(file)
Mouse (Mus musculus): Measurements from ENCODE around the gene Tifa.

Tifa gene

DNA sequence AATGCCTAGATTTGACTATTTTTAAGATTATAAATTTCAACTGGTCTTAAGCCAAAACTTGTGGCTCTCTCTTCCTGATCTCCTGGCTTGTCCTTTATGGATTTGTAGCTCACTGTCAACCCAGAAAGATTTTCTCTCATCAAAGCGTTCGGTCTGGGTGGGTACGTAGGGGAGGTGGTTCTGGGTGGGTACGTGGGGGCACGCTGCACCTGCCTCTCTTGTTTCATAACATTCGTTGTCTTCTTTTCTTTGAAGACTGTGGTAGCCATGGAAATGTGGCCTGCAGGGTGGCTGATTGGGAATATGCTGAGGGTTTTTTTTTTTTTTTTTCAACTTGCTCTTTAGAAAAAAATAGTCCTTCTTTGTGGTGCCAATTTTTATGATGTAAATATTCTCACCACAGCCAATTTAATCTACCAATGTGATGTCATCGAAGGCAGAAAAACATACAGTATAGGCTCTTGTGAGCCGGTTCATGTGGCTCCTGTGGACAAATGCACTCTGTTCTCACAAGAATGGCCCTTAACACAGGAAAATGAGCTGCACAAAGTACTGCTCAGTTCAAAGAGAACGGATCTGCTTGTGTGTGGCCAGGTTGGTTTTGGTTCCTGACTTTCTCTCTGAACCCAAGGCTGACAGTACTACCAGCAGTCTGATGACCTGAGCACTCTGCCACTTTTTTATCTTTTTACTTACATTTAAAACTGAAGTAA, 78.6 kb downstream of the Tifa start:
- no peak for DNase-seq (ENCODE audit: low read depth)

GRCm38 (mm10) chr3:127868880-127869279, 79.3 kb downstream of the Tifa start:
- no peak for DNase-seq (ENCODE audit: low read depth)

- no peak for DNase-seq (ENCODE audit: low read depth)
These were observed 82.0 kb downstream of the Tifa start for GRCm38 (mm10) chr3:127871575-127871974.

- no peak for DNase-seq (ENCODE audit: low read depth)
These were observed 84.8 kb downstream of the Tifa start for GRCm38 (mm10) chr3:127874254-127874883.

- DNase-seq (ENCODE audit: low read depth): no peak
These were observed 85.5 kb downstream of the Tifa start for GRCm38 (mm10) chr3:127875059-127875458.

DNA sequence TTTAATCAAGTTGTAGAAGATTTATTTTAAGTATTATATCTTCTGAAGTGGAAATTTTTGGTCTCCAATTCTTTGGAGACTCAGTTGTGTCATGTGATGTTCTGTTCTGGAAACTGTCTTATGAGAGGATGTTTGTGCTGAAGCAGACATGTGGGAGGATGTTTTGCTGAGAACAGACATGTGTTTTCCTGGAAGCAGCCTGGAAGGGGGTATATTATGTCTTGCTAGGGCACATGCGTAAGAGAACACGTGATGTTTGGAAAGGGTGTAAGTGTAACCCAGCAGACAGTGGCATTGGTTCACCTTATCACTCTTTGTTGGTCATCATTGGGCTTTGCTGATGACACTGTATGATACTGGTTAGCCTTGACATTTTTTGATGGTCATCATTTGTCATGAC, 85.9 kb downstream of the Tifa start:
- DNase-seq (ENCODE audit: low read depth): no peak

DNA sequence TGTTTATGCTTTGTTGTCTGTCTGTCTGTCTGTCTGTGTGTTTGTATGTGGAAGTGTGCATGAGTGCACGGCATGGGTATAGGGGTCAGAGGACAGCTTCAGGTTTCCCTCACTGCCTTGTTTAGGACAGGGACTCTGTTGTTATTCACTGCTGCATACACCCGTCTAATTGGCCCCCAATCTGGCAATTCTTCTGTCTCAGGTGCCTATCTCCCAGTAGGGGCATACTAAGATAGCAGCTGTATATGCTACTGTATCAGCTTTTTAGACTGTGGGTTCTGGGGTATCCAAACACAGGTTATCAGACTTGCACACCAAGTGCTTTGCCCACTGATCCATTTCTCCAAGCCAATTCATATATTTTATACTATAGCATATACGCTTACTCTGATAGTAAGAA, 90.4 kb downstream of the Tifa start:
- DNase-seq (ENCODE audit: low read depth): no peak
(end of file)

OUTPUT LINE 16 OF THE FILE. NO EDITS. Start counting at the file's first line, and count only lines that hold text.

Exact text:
- DNase-seq (ENCODE audit: low read depth): no peak